Digital Realty Trust Acquires Six Austin Data Centers

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Digital Realty Trust acquired a six-building portfolio in Austin, Texas for $31.9 million. The portfolio is located at the MetCenter Business Park and consists of 337,000 square feet of operating data centers and flex space.

The overall portfolio is 90 percent leased to a variety of companies, with two of the six buildings total approximately 100,000 net rentable square feet fully leased to three tenants.

This move continues Digital’s recent streak of acquiring fully leased properties for income, plus adds some new development space for upside.

“The acquisition of this portfolio achieves several key objectives for us,” said Scott Peterson, Chief Acquisitions Officer at Digital Realty. “It expands our existing data center footprint in the Austin market, while providing stable cash flow immediately at an attractive going-in cap rate. Second, it provides near-term opportunity to add value by lease existing vacant space. And third, it offers the option to convert a portion of the property to data center space over the longer term as leases expire.”

The six buildings are located adjacent to Digital Realty’s data center at 7500 Metro Center Drive, approximately five miles southeast of the Austin central business district, and nearby Austin-Bergstrom International Airport.

“This acquisition adds inventory to a market where we have already seen substantial absorption at our existing facilities, as well as strong demand from enterprise customers,” said Michael Foust, Chief Executive Officer at Digital Realty. “It is a continuation of our strategy of growing a world class data center portfolio in markets where our customers want to be located.”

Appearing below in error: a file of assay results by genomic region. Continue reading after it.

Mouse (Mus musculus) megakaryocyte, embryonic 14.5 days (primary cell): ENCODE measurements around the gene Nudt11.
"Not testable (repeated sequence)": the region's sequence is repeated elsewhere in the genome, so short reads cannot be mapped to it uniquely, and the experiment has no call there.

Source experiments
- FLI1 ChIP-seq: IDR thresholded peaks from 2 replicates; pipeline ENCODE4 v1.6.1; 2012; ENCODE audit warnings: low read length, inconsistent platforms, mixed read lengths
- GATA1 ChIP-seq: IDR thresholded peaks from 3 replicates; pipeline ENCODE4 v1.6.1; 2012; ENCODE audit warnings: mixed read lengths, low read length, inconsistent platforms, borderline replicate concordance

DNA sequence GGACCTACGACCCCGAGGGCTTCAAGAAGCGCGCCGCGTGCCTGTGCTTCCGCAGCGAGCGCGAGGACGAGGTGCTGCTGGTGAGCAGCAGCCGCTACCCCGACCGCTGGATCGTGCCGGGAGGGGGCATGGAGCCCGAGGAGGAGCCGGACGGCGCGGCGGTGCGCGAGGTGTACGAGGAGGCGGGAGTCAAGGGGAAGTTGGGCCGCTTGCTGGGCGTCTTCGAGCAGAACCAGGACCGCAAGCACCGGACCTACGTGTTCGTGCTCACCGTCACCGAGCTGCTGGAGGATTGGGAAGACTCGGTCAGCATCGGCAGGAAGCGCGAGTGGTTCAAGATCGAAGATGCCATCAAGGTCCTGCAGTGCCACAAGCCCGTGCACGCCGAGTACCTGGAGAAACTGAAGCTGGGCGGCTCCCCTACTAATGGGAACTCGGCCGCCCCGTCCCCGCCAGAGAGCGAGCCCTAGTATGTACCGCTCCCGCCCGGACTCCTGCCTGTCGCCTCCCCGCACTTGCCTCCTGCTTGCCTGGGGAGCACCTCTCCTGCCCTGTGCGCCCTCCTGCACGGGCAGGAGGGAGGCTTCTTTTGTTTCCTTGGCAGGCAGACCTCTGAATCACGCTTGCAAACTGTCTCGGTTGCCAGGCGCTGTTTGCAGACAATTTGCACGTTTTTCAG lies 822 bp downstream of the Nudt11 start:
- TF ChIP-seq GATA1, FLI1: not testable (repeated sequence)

Where are the customers wanting to be located? Just this year, the company has acquired facilities in Dallas, Phoenix , Minnesota, Toronto, Paris,  and Sydney. All of these acquisitions were in markets where the company says it saw very positive demand, and most of these properties were fully leased at time of acquisition. It also launched its own DCIM, announced it was seeking out tier certification for 20 facilities, and is building dark fiber connecting its key internet gateways. It upgraded its POD infrastructure to offer up to 1.2 megawatts in each data hall, up from 1.125. The company has kept busy.

About the Author

Jason Verge is an Editor/Industry Analyst on the Data Center Knowledge team with a strong background in the data center and Web hosting industries. In the past he’s covered all things Internet Infrastructure, including cloud (IaaS, PaaS and SaaS), mass market hosting, managed hosting, enterprise IT spending trends and M&A. He writes about a range of topics at DCK, with an emphasis on cloud hosting.

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